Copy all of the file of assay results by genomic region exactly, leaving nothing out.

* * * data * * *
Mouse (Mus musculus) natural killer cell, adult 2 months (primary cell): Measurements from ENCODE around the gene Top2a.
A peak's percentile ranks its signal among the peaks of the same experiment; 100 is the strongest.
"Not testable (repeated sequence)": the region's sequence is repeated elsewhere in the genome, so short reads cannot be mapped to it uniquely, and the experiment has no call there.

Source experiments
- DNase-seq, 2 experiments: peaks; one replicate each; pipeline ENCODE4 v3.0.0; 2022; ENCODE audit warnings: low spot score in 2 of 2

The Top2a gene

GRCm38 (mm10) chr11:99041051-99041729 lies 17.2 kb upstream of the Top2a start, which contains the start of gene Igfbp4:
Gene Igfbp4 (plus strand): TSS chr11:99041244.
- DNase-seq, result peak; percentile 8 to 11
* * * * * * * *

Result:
Mouse (Mus musculus) natural killer cell, adult 2 months (primary cell): Measurements from ENCODE around the gene Top2a.
A peak's percentile ranks its signal among the peaks of the same experiment; 100 is the strongest.
"Not testable (repeated sequence)": the region's sequence is repeated elsewhere in the genome, so short reads cannot be mapped to it uniquely, and the experiment has no call there.

Source experiments
- DNase-seq, 2 experiments: peaks; one replicate each; pipeline ENCODE4 v3.0.0; 2022; ENCODE audit warnings: low spot score in 2 of 2

The Top2a gene

GRCm38 (mm10) chr11:99041051-99041729 lies 17.2 kb upstream of the Top2a start, which contains the start of gene Igfbp4:
Gene Igfbp4 (plus strand): TSS chr11:99041244.
- DNase-seq, result peak; percentile 8 to 11